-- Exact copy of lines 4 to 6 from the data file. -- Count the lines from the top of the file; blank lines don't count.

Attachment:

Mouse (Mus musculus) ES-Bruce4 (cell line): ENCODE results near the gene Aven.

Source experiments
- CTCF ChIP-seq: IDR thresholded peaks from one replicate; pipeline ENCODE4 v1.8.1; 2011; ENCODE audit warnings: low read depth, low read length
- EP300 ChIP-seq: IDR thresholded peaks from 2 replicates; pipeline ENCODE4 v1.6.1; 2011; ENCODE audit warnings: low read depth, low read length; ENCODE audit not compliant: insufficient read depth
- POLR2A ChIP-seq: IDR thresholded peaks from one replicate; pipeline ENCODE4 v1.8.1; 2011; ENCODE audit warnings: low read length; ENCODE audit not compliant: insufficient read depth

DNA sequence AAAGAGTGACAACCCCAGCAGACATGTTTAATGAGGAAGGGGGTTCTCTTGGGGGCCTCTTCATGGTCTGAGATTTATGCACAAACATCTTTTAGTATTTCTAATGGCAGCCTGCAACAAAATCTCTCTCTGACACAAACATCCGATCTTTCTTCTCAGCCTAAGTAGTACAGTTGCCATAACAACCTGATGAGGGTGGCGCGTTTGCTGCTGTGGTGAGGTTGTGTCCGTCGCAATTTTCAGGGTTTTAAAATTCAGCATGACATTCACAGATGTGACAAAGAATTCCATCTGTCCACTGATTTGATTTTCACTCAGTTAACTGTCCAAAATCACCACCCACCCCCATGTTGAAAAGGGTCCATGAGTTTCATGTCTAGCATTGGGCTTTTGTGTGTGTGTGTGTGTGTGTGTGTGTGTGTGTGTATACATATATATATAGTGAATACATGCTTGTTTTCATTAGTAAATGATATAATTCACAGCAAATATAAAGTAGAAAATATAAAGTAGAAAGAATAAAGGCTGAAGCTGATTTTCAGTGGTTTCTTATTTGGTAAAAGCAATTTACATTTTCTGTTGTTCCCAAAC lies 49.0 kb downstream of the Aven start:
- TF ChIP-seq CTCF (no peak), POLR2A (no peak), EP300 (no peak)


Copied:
- EP300 ChIP-seq: IDR thresholded peaks from 2 replicates; pipeline ENCODE4 v1.6.1; 2011; ENCODE audit warnings: low read depth, low read length; ENCODE audit not compliant: insufficient read depth
- POLR2A ChIP-seq: IDR thresholded peaks from one replicate; pipeline ENCODE4 v1.8.1; 2011; ENCODE audit warnings: low read length; ENCODE audit not compliant: insufficient read depth

DNA sequence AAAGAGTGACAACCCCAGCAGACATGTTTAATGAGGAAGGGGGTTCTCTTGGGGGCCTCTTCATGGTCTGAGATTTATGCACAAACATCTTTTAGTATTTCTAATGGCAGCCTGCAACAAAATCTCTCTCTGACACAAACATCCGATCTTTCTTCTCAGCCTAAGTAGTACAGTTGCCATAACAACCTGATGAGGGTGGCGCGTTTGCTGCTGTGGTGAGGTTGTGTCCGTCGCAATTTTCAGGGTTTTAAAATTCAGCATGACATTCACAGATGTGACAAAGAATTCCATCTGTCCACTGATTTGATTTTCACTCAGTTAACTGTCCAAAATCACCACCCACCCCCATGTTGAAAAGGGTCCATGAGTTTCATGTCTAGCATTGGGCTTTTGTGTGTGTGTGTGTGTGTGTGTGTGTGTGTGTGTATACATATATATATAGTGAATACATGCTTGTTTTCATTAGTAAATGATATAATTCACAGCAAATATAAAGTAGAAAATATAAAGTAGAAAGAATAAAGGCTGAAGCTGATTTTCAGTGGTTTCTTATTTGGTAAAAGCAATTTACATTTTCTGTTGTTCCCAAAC lies 49.0 kb downstream of the Aven start: